This is Part III (third and last) of the 2022 Arizona family court appellate review. The Saba/ Femiano cases, which I wrote about here, discussed the calculation of a community interest in real property where one party signed a Disclaimer Deed during the marriage (thus making the real property someone’s separate property).
The Arizona Supreme Court took up the conflicting calculations set out in Saba v. Khoury (Court of Appeals) and Femiano v. Maust and resolved the issue in favor of the Saba calculation. The Femiano was disapproved and the Drahos/Barnett formula for calculating community equitable liens in separate property was affirmed. The Supreme Court decision establishes that the “Drahos/Barnett formula is an appropriate starting point for courts to calculate a marital community’s equitable lien on a spouse’s separate property…. In our view, a fair return on the amount paid to reduce the principal balance of the mortgage would be the rate of return that money would have otherwise earned for the community and may be reimbursed by a share of the increase in the home’s value proportionate to the amount paid to reduce the principal balance of the mortgage. The Drahos/Barnett formula accounts for this return: it reimburses the community for the contributions made and apportions a share of the property’s increase in value based on those contributions. The Drahos/Barnett formula therefore properly recognizes the nature of the separate property as separate while apportioning a fair and equitable reimbursement to the community”.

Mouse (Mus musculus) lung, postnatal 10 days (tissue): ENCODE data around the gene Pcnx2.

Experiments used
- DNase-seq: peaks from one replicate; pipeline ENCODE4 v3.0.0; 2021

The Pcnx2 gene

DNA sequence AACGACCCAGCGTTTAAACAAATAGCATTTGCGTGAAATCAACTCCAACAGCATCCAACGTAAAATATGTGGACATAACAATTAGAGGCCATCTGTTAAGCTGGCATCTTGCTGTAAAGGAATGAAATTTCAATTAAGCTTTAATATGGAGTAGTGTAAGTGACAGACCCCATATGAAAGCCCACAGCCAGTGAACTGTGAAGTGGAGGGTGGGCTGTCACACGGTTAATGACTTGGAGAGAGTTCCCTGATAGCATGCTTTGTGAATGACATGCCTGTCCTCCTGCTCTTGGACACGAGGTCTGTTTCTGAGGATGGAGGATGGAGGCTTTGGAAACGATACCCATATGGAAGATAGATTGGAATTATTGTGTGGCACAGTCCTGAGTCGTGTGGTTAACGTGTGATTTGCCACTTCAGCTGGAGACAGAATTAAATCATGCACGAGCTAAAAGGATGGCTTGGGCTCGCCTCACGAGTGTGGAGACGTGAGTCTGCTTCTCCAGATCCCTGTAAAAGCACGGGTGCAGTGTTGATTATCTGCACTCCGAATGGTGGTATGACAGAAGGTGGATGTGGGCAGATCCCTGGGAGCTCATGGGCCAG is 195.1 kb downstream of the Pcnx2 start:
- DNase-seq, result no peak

It’s important to note, however, that the Supreme Court in Saba does not mandate the use of the Saba/ Drahos/ Barnett calculation in every case, and trial courts should consider additional factors which are unique to a given case.
And finally, an important appellate procedural issue was covered in 2022 consolidated opinions. Rule 78, Arizona Rules of Family Law Procedure, and whether or not certain family court orders are “final” for purposes of appeal, has been an ongoing issue in family court cases for several years. The consolidated Blos and Hopkins cases were decided to determine whether a motion to alter or amend a special order under Arizona Rule of Family Law Procedure 83 tolls the appeal time to appeal from a special order that includes finality language under Arizona Rule of Family Law Procedure 78(C). The answer is no, because a Rule 83 Motion was not proper following entry of a “special order.” In dismissing both of these appeals as untimely, the COA stated that “a special order after final judgment is not a final judgment under Rules 78(b) or (c) (citing Yee, see below) . . . [n]or can the family court transform the nature of a special order into a final judgment by adding Rule 78 finality language. (“[T]he inclusion of Rule 78 language alone does not make a judgment final and appealable; the certification also must be substantively warranted.”)
Also note that Rule 78 was amended in August, 2022 in R-22-0005 to attempt to further define judgment to make it clearer when an order is appealable (and when a Rule 83 Motion applies). The Petition requesting the change to Rule 78 noted that the 2021 opinion Yee v. Yee (2021) clarified jurisdictional issues in post-judgment (typically post-decree) appeals in Family Court proceedings. But Yee noted conflicting approaches taken in recent appellate decisions, both in addressing appellate jurisdiction over orders resolving post-decree requests as well as the applicability of Family Rule 78 to the resolution of post-decree requests. Yee noted that the Family Rules did not reflect a requirement that a post-judgment ruling must resolve all relief requested in a post-judgment request before that ruling is appealable. So, there was need for clarity in the Family Rules, particularly given the number of post-decree actions in family cases and the large number of self-represented parties in family court proceedings. The 2022 amendments to Rule 78 were proposed to provide some of that clarity.